Time has marched on since then, however, and it has left its mark on the G20. Over the years, this forum has had its share of difficulties, managing to keep its head above water when many thought it was dead, or at the very least drowning. Perhaps its weakest moment was in 2020 during the Saudi presidency, with the clash of accusations over the origin of Covid-19 and the inability to put together a shared agenda in response to the pandemic.

We are now witnessing a mounting confrontation between two antagonistic models.

Like so many other multilateral fora, the strength of the G20 had not only been worn down by successive presidencies with changing priorities, but especially by the gradual erosion of multilateralism, which has gathered pace since 2015. This process was catalyzed by the implosion of the G8 after the Russian invasion of Crimea, the Syrian migration crisis, the unprecedented setback in the construction of Europe caused by Brexit and, of course, the ill-fated presidency of Donald Trump. In just four years in office, the New York magnate did more damage to international cooperation – and his own nation’s democracy – than any other president in recent history. We are still suffering the consequences.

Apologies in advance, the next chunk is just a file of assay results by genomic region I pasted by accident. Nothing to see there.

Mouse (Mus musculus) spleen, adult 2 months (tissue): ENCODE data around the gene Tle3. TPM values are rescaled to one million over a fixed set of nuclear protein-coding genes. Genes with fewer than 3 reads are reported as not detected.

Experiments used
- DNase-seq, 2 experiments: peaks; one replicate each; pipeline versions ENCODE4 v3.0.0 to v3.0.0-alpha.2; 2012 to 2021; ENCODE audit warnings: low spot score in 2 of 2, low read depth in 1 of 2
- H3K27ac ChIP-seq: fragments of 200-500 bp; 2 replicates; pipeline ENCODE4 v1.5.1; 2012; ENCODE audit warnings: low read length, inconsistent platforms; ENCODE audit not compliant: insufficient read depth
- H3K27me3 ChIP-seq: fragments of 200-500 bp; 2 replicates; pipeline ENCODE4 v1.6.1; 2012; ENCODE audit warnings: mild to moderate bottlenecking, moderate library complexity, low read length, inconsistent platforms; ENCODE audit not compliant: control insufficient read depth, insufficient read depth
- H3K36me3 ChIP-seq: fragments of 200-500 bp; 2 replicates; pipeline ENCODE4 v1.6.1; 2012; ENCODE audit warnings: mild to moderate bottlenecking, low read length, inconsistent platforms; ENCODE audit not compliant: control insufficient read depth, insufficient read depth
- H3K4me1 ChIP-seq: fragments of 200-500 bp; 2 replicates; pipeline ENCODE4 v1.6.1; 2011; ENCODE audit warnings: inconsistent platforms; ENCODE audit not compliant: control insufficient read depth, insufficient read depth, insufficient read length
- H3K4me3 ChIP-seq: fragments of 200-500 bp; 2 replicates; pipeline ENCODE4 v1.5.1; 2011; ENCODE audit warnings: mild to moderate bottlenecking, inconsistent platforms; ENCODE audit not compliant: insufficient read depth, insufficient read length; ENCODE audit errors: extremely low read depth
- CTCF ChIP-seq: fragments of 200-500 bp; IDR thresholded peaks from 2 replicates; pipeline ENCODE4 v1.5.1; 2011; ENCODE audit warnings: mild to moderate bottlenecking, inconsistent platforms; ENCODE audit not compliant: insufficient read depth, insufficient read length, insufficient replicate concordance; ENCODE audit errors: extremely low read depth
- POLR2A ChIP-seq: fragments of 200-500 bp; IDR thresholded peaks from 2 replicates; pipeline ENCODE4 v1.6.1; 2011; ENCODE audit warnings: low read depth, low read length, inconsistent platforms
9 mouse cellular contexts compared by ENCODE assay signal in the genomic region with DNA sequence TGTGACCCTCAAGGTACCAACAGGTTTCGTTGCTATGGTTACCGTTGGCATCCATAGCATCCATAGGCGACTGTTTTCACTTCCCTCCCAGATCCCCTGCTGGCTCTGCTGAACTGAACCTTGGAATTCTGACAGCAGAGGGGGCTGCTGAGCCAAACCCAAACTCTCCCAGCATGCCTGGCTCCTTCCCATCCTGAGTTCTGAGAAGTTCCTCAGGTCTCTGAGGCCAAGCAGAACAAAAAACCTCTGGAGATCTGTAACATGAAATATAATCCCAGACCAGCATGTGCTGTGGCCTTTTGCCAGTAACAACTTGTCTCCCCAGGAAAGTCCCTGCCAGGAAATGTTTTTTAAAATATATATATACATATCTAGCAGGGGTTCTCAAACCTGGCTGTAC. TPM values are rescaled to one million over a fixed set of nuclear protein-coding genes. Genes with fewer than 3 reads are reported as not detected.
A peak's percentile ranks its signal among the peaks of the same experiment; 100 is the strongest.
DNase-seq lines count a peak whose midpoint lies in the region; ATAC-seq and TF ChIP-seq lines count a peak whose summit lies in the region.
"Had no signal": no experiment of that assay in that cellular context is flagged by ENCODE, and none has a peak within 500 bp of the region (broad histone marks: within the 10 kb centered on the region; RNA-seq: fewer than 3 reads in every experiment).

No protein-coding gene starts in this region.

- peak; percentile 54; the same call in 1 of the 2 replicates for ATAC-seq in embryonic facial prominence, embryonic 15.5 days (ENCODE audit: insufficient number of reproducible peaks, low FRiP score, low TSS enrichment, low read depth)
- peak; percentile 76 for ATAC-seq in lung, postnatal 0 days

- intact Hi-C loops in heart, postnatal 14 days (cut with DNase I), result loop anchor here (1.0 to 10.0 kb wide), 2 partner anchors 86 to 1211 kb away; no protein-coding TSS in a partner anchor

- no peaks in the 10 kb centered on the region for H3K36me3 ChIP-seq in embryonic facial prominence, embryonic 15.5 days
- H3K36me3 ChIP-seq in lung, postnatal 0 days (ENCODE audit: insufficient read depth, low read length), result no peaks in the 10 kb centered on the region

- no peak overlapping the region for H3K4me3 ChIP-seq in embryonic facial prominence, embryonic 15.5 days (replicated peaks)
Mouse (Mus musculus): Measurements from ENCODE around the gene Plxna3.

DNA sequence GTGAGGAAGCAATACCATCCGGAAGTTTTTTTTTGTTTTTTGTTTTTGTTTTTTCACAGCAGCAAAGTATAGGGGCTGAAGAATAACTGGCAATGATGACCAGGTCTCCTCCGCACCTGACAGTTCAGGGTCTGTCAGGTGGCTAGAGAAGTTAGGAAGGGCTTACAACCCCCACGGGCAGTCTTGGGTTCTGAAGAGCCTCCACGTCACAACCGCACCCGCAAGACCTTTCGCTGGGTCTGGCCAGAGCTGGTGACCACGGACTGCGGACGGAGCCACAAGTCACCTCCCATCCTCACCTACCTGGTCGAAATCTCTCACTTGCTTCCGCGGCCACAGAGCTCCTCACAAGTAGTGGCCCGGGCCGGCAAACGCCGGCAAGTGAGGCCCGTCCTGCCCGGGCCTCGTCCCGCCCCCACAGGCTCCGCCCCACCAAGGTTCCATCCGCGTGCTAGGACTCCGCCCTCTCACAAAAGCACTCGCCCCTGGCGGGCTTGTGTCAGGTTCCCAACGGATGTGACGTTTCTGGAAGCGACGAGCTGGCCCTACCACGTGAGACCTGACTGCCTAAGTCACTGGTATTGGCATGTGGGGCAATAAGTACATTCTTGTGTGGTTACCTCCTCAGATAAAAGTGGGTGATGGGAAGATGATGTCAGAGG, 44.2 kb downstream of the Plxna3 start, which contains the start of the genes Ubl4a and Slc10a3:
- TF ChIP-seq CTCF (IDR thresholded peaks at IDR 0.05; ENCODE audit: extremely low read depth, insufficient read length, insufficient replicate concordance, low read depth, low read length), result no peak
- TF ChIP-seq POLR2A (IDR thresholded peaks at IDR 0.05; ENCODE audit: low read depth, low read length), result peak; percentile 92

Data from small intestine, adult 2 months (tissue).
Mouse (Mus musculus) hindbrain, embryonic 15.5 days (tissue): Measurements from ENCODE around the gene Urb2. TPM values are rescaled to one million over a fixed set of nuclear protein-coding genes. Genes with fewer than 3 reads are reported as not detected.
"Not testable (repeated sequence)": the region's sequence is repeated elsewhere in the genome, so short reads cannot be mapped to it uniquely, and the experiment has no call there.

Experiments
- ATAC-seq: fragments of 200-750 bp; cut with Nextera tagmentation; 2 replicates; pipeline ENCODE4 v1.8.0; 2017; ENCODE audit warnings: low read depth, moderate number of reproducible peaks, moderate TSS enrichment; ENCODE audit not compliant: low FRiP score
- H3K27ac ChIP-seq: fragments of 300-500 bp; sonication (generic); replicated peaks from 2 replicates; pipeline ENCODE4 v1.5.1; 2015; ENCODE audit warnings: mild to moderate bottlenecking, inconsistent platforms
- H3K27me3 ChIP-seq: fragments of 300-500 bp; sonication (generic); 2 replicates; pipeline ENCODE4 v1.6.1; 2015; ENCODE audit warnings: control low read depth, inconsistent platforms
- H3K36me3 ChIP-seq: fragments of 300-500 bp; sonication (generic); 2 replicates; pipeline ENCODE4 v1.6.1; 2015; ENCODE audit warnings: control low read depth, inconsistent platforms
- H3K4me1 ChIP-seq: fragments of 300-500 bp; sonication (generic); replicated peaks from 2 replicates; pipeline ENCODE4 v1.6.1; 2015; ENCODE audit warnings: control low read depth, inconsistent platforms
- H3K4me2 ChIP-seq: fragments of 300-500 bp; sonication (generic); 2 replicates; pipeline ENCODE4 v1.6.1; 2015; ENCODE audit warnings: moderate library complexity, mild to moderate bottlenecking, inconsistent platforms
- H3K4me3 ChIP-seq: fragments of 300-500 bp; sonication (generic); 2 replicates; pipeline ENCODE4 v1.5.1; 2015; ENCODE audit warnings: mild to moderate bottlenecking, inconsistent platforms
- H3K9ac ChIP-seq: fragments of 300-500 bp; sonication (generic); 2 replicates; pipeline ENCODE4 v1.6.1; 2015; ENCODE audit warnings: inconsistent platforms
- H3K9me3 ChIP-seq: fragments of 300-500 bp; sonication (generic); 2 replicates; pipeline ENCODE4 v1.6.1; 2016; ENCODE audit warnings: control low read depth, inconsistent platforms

Are we likely to see the umpteenth revival of the G20 in Bali, after last year’s low-key summit in Rome? It is unlikely. As in 2008, we are once again on the brink of the abyss. However, the major difference between now and then is that today’s economic threat is merely the symptom of a deep political rift that is sweeping the planet with an extraordinary intensity unseen since the fall of the Soviet bloc. Transnational trade and investment, which had fostered a degree of planetary integration on the wings of globalization since the 1990s, have now been overshadowed and subordinated to forces marked by the struggle for global hegemony.